Stuck Mars Rover Finally Budges, a Little

Stuck Mars Rover Finally Budges, a Little
This image shows the progress of Spirit after its second drive attempt. (Click on the image for a "before" and "after" animation.) In the "after" image, Spirit's left-front wheel has become slightly less buried in the soft soil in which the rover had become embedded about six months ago. The right-front wheel, which has not been usable for driving since 2006, has been pushed perceptibly forward by the drive. The amount of forward motion is less than one percent of the distance that would have been covered on firm ground by the amount of wheel rotation commanded in the drive. (Image credit: NASA/JPL-Caltech)

NASA?s stuck Mars rover Spirit took a tiny step Thursday,its first progress in months, during the latest attempt to extricate the robotfrom deep Martian sand.

On Thursday, Spirit inched forward slightly after its secondattempt to drive out of the patch of sandy soil called Troy, in which it hasbeen mired since April.

The rover successfully completed the first of two commandsto spin its wheels for a period equivalent to driving 8.2 feet (2.5 meters). Theattempt moved Spirit?s center forward by about half an inch (1.2 cm), left byabout 0.3 inches (7 mm), and about ?0.2 inches (4 mm) down.

Some small forward motion was observed with the non-operableright front wheel, and the left front wheel showed signs of climbing, despitethe center of the rover moving downward. These motions are too small to establishany trends at this time, the NASA report said.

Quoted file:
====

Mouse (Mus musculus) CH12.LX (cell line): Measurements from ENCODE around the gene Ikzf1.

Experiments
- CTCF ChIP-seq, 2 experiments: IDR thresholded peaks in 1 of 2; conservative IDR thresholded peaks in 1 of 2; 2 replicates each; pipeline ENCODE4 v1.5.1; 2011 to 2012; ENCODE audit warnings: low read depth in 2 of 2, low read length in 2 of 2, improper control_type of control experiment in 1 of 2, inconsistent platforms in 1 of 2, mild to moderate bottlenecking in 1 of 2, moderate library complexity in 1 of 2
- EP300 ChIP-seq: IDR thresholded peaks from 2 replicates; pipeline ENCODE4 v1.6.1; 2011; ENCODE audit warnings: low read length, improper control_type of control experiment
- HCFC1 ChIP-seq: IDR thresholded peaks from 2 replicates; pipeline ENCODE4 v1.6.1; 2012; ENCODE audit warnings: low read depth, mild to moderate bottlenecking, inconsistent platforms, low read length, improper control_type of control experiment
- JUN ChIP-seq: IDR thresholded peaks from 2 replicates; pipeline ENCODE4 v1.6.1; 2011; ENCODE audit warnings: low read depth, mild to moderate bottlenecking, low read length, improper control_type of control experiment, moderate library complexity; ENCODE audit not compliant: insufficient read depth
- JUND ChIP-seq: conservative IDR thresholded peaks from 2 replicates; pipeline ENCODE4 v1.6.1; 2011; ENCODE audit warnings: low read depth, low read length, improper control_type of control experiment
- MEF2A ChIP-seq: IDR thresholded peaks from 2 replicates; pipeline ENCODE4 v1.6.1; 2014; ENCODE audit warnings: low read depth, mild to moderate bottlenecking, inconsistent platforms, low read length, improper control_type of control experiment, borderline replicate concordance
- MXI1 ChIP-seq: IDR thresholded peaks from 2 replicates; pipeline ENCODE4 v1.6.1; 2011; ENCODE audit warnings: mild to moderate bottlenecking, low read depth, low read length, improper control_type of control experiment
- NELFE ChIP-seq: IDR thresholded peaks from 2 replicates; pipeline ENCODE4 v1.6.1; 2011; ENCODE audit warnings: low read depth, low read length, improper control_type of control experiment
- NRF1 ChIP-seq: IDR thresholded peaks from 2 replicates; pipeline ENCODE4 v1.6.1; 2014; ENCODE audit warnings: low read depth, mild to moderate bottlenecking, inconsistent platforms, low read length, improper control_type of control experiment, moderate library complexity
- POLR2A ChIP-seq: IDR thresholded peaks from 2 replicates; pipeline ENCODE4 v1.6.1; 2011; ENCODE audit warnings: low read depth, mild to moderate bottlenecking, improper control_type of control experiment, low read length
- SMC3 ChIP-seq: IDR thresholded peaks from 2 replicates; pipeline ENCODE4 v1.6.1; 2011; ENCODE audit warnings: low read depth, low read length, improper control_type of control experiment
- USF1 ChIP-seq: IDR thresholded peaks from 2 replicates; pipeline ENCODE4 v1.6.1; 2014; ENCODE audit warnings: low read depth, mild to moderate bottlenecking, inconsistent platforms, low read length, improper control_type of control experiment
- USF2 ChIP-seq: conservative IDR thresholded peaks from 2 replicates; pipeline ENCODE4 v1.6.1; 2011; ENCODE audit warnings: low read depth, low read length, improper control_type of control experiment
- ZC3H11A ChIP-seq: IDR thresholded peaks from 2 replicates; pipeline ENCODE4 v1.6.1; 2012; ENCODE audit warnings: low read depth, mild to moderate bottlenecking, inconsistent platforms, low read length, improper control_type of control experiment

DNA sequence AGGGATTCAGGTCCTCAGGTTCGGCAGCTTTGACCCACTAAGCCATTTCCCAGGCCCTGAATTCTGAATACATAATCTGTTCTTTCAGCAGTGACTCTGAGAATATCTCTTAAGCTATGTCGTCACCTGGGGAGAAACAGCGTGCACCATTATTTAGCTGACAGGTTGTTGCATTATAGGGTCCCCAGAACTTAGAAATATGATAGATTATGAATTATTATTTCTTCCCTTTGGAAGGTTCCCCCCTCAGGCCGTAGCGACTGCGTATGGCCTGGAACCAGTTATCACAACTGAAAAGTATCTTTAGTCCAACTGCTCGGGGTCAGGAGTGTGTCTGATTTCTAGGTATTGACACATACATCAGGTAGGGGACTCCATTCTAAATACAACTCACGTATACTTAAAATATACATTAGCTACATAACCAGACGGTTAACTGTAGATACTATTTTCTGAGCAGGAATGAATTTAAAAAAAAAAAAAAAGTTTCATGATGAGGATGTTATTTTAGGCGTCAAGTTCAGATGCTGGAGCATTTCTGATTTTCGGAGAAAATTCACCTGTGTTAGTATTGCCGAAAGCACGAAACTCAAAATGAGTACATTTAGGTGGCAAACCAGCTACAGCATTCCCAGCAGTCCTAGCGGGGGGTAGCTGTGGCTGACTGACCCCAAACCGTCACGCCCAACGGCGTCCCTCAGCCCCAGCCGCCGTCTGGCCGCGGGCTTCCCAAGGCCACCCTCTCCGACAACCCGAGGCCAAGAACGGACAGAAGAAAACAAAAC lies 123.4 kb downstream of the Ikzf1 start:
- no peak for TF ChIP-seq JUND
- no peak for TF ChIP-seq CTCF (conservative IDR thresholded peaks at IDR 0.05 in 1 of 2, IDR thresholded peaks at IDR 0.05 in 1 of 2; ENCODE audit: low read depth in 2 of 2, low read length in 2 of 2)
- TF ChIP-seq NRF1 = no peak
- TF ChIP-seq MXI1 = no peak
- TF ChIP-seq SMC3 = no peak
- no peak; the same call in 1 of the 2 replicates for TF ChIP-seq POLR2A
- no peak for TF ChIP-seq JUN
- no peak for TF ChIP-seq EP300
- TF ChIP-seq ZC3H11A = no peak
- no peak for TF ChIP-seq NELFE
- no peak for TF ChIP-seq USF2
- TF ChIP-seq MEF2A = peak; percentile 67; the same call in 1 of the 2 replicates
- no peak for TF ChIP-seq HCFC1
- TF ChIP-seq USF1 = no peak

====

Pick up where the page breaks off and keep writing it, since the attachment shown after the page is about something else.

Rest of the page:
The plans for the drive limited Spirit's movement to 0.4inches (1 cm) in any direction, so the rover didn't attempt the second wheelspin because it calculated that it had exceeded that limit.

The first attempt to free Spirit, which took place onTuesday, hita snag when the rover sensed it was tilting too much and stopped after lessthan one second of wheel spin.

The rover team is continuing to analyze the data and imagesfrom the second drive, NASA said.

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Andrea Thompson

Andrea Thompson is an associate editor at Scientific American, where she covers sustainability, energy and the environment. Prior to that, she was a senior writer covering climate science at Climate Central and a reporter and editor at Live Science, where she primarily covered Earth science and the environment. She holds a graduate degree in science health and environmental reporting from New York University, as well as a bachelor of science and and masters of science in atmospheric chemistry from the Georgia Institute of Technology.